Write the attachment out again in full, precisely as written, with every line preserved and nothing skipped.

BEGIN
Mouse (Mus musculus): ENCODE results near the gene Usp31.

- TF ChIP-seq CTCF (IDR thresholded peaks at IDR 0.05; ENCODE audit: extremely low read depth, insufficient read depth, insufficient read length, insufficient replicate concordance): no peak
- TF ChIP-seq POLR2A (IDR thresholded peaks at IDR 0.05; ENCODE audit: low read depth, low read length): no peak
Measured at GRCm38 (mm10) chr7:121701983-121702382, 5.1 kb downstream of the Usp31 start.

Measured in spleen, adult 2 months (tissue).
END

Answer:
Mouse (Mus musculus): ENCODE results near the gene Usp31.

- TF ChIP-seq CTCF (IDR thresholded peaks at IDR 0.05; ENCODE audit: extremely low read depth, insufficient read depth, insufficient read length, insufficient replicate concordance): no peak
- TF ChIP-seq POLR2A (IDR thresholded peaks at IDR 0.05; ENCODE audit: low read depth, low read length): no peak
Measured at GRCm38 (mm10) chr7:121701983-121702382, 5.1 kb downstream of the Usp31 start.

Measured in spleen, adult 2 months (tissue).